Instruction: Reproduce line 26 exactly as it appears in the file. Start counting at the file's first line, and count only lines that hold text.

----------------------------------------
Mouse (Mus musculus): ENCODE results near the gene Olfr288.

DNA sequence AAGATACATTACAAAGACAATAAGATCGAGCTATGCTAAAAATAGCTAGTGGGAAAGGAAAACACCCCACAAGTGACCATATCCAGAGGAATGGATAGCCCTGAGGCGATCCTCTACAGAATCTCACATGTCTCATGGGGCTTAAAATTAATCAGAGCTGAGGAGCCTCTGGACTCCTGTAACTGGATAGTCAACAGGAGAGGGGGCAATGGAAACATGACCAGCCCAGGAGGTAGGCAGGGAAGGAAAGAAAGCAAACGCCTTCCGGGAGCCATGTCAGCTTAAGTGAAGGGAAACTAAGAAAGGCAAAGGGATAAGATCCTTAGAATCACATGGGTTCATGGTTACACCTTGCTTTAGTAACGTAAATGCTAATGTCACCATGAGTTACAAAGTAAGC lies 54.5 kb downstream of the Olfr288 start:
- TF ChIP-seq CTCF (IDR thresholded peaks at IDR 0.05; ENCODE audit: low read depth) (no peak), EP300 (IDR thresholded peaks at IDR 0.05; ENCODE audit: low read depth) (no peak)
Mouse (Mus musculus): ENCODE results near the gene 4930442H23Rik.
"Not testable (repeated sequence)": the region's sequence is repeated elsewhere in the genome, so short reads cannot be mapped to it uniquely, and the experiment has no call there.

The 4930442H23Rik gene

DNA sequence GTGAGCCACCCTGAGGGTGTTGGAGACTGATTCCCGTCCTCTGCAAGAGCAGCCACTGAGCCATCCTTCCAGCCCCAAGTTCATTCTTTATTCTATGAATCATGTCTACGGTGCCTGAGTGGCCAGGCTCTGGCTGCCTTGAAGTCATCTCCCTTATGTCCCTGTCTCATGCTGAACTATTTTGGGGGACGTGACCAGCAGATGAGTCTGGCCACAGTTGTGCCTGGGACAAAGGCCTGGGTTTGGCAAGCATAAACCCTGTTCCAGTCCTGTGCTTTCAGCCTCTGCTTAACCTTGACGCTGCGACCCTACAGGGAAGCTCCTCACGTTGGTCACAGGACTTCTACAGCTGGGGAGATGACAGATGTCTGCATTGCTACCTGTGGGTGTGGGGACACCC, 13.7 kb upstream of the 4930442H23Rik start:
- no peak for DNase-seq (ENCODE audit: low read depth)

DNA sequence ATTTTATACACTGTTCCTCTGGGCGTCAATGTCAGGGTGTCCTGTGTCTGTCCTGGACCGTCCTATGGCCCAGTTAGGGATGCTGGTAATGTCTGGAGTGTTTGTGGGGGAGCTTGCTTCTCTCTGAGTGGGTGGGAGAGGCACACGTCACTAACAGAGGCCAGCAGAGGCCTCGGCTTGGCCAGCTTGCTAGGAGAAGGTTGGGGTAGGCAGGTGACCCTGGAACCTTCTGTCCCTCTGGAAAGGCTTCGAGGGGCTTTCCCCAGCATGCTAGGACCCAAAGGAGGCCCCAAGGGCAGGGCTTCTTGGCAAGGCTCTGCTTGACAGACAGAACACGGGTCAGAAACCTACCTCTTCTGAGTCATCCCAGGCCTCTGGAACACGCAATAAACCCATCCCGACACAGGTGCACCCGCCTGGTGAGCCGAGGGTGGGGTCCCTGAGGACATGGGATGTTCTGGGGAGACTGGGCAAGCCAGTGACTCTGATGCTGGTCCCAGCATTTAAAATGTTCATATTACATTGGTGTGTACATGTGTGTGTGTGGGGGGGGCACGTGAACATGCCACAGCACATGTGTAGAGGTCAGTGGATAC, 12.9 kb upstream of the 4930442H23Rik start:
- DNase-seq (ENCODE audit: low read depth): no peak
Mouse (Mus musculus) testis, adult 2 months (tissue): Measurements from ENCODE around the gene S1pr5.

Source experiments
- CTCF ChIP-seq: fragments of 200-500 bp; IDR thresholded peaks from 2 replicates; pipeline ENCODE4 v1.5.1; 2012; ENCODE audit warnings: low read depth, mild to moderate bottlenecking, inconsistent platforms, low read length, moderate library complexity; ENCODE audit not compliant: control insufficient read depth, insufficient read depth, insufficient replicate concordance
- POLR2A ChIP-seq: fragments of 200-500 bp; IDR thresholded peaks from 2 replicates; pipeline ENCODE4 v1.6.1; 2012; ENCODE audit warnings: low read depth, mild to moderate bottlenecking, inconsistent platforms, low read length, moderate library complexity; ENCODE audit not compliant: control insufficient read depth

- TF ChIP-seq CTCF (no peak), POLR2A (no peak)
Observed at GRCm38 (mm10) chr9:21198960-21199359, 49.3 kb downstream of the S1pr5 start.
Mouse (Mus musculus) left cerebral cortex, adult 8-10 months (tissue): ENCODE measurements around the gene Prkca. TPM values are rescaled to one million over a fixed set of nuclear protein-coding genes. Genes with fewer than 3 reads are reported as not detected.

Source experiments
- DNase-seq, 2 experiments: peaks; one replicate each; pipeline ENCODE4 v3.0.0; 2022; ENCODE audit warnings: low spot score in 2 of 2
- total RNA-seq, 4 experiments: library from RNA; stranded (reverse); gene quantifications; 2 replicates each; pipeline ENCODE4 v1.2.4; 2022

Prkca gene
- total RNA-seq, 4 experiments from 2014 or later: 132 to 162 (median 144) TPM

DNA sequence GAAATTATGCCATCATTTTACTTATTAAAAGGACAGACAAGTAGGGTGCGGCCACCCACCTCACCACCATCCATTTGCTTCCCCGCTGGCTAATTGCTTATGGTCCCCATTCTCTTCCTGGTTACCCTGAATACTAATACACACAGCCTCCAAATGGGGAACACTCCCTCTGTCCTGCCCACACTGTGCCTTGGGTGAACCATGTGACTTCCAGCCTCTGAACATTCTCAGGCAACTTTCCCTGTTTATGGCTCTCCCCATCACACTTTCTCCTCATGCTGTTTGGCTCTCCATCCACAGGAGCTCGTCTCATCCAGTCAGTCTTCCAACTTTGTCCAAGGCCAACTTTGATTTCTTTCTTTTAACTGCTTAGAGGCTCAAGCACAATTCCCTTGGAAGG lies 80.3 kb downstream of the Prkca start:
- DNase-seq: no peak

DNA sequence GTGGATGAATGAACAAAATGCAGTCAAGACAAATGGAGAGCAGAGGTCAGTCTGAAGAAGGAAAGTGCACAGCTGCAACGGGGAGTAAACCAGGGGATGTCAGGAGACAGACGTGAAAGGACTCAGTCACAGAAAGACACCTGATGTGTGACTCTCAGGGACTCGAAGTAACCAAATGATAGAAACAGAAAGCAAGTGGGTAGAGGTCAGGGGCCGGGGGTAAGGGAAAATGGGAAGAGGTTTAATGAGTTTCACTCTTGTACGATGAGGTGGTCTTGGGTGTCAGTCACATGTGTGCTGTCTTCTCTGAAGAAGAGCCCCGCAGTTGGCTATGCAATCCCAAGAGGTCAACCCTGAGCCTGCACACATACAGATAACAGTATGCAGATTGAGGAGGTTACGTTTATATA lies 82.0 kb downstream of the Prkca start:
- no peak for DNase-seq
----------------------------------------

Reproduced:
- no peak for DNase-seq